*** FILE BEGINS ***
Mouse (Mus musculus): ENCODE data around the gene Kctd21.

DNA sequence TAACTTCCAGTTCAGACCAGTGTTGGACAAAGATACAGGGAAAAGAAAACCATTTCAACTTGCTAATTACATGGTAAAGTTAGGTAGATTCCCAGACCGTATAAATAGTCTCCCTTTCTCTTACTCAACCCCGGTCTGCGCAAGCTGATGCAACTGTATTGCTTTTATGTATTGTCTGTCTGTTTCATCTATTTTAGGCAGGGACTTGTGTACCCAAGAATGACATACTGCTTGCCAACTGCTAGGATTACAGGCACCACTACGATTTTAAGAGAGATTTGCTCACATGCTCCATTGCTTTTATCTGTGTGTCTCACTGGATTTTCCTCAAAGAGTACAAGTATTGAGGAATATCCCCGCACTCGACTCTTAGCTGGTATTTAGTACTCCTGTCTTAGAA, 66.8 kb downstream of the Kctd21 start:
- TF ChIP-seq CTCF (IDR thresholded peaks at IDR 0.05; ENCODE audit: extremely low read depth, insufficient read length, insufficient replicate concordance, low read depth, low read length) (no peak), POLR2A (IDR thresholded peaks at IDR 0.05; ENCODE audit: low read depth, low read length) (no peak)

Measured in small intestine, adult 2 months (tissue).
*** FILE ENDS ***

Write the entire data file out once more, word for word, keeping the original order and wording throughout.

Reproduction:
Mouse (Mus musculus): ENCODE data around the gene Kctd21.

DNA sequence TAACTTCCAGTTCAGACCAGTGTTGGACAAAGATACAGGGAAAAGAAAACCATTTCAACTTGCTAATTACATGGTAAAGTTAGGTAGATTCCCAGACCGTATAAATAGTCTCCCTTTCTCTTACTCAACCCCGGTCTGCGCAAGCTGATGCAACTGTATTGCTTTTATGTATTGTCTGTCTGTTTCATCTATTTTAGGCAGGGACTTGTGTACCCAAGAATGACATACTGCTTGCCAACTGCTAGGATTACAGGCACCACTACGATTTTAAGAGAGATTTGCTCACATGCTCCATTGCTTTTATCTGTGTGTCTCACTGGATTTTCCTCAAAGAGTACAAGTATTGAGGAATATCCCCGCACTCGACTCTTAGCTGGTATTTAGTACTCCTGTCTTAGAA, 66.8 kb downstream of the Kctd21 start:
- TF ChIP-seq CTCF (IDR thresholded peaks at IDR 0.05; ENCODE audit: extremely low read depth, insufficient read length, insufficient replicate concordance, low read depth, low read length) (no peak), POLR2A (IDR thresholded peaks at IDR 0.05; ENCODE audit: low read depth, low read length) (no peak)

Measured in small intestine, adult 2 months (tissue).